Generally, the basic version of Microsoft Kinect consists of a RGB camera, an infrared camera, an IR projector, a multi-array microphone [49] and a motorized tilt. Figure 1 shows the components of Kinect and two example images captured by RGB and depth sensors, respectively. The distance between objects and the camera is ranging from 1.2 meters to 3.5 meters. Here, RGB camera is able to provide the image with the resolution of 640×480 pixels at 30 Hz. This RGB camera also has option to produce higher resolution images (1280×1024 pixels), running at 10 Hz . The angular field of view is 62 degrees horizontally and 48.6 vertically. Kinect’s 3D depth sensor (infrared camera and IR projector) can provide depth images with the resolution of 640×480 pixels at 30 Hz. The angular field of this sensor is slightly different with that of the RGB camera, which is 58.5 degrees horizontally and 46.6 degrees vertically. In the application such as NUI (Natural User Interface), the multi-array microphone can be available for a live communication through acoustic source localization of Xbox 360. This microphone array actually consists of four microphones, and the channels of which can process up to 16-bit audio signals at a sample rate of 16 kHz. Following Microsoft, Asus launched Xtion Pro Live,2 which has more or less the same features with Kinect. In July 2014, Microsoft released the second generation Kinect: Kinect for windows v2.3 The difference between Kinect v1 and Kinect v2 can be seen in Table 1. It is worth noting that this survey mainly considers the datasets generated by Kinect v1 sensor, but only lists a few datasets created by using other range sensors, such as Xtion Pro Live and Kinect v2 sensor. The reason is that the majority of RGB-D datasets being used are generated with the aid of Kinect v1 sensor.
Table 1

Comparison between Kinect v1 and Kinect v2

  

Kinect for windows v1

Kinect for windows v2

Color

Resolution

640 ×480

1920 ×1080

fps

30fps

30fps

Depth

Resolution

640 ×480

512 ×424

fps

30fps

30fps

Sensor

Structured light

Time of flight

Range

1.2∼3.5m

0.5∼4.5m

Joint

20 joint / people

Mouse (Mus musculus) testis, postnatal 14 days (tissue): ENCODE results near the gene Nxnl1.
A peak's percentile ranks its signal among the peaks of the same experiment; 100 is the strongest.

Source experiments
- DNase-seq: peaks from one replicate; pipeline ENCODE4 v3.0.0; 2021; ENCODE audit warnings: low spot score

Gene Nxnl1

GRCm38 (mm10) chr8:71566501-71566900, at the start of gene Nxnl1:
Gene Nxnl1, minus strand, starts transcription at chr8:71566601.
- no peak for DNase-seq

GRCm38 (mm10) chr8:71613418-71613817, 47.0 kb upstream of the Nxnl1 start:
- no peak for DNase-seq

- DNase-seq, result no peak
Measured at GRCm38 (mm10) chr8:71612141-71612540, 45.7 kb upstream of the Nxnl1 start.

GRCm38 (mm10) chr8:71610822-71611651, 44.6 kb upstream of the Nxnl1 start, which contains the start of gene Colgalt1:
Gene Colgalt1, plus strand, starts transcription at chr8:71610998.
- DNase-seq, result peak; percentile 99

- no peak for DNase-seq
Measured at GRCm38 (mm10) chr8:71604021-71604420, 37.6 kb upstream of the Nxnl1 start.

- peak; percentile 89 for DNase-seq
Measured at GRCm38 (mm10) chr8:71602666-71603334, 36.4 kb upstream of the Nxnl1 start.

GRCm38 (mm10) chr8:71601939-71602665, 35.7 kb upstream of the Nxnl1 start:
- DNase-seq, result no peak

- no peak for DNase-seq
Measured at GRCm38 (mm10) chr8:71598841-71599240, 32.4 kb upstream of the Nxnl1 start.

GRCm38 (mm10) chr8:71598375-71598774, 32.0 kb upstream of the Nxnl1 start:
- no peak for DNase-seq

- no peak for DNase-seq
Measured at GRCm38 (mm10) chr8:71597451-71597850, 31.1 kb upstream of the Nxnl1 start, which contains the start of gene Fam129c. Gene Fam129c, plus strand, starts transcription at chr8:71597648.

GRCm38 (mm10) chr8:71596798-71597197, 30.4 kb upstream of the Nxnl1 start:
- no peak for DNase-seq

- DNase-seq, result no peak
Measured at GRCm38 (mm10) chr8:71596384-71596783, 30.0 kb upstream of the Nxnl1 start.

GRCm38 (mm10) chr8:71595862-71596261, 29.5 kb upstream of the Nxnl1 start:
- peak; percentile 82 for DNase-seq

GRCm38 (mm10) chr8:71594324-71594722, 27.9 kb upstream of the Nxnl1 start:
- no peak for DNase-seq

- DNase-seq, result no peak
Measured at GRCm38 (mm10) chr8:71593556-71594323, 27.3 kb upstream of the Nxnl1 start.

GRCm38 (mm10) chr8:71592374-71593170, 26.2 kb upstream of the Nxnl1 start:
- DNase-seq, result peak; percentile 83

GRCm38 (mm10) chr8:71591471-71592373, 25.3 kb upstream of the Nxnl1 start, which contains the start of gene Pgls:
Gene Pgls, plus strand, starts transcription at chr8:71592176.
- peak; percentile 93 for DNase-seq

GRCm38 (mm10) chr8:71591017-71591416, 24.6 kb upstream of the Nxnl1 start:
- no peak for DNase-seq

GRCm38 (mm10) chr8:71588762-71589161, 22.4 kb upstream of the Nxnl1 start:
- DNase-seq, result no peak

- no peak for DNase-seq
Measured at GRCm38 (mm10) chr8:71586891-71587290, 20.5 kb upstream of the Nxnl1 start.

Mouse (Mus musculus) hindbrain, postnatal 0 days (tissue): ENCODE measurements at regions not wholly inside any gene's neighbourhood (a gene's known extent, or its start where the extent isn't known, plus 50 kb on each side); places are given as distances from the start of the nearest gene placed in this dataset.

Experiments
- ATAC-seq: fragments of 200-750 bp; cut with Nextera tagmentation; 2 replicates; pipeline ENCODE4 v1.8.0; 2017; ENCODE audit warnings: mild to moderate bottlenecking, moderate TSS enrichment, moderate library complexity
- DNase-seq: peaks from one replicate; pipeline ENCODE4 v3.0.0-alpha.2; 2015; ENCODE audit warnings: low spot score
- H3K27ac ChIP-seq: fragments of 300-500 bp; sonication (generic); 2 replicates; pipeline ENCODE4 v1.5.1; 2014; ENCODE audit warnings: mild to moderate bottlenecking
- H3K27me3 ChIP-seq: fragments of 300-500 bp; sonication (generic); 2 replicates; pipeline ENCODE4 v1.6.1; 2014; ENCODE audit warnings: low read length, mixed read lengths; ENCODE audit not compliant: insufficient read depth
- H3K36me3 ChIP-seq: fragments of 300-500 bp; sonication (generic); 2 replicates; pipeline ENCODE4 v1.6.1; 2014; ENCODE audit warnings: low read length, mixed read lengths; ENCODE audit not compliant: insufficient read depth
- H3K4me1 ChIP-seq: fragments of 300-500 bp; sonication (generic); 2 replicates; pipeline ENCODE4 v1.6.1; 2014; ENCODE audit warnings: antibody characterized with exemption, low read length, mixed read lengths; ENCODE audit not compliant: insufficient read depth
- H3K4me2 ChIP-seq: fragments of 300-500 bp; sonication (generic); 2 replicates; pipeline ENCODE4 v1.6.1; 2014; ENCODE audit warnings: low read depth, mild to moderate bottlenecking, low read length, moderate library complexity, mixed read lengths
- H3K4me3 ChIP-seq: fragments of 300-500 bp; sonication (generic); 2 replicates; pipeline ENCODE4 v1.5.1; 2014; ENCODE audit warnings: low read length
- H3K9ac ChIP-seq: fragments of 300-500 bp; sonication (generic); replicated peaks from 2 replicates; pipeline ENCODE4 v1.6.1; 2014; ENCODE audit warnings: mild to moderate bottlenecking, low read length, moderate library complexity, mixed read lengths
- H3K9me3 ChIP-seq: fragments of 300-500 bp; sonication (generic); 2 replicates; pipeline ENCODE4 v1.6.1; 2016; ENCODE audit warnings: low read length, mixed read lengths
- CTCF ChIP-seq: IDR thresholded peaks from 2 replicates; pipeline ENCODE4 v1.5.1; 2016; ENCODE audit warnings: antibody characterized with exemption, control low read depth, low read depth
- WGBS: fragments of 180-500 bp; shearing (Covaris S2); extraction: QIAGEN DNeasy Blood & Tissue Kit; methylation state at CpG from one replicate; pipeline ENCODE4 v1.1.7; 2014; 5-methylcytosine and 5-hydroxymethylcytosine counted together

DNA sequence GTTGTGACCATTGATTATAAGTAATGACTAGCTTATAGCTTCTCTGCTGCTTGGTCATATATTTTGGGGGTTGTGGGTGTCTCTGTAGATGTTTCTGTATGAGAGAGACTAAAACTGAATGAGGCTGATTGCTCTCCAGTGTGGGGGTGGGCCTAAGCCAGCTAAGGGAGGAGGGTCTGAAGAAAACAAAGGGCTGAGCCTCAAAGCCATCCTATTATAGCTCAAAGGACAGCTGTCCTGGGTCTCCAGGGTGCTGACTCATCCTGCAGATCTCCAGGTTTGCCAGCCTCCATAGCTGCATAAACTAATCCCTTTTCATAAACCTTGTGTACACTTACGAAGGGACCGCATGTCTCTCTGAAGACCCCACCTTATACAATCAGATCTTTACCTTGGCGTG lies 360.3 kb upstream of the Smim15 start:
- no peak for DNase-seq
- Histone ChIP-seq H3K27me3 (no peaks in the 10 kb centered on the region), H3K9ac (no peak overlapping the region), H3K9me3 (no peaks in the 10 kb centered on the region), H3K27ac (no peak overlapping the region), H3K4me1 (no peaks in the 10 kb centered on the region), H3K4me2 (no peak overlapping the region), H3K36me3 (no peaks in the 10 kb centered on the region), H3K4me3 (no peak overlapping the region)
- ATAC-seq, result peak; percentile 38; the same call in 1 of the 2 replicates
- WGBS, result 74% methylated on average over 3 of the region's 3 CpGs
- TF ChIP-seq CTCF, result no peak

25 joint / people

Hand state

Open / closed

Open / closed / Lasso

Number of Apps

Single

Multiple

Body Tracking

2 people

6 people

Body Index

6 people

6 people

Angle of View

Horizontal

62 degree

70 degree

Vertical

48.6 degree

60 degree

Tilt Motor

Yes

No

Aspect Ratio

4:3

6:5

Supported OS

Win 7, Win 8

Win 8

USB Standard

2.0

3.0

In general, the technology used for generating the depth map is based on analyzing the speckle patterns of infrared laser light. The method is patented by PrimeSense [27]. For more detailed introductions, we refer to [30].

2.2 Kinect software tools

When Kinect is initially released for Xbox360, Microsoft actually did not deliver any SDKs. However, some other companies forecast an explosion in using Kinect and thus provide unofficial free libraries and SDKs. The representatives include CL NUI Platform,4 OpenKinect/Libfreenect,5 OpenNI6 and PCL.7 Although most of libraries provide basic algorithmic comments, such as camera calibration, automatic body calibration, skeletal tracking, facial tracking, 3-D scanning and so on, each library has its own characteristics. For example, CL NUI Platform developed by NUI researchers can obtain the data from RGB camera, depth sensor and accelerometer. Open Kinect focuses on providing free and open source libraries, enabling researchers to use Kinect over Linux, Mac and Windows. OpenNI is an industry-led open source library which can program RGB-D devices for NUI applications. It is not specifically built for Kinect, and it can support multiple PrimeSense 3D sensors. Normally, users need to install SensorKinect, NITE, and OpenNI to control the Kinect sensor, where SensorKinect is the driver of Kinect and NITE is the middleware provided by PrimeSense . The latest version of OpenNI is the version 2.2.0.33 until June 2015. The Point Cloud Library (PCL) is a standalone open source library which provides SLAM-related tools such as surface reconstruction, sample consensus, feature extraction, and visualization for RGB-D SLAM. It is licensed by Berkeley Software Distribution (BSD). More details and publications about PCL can be found in [74].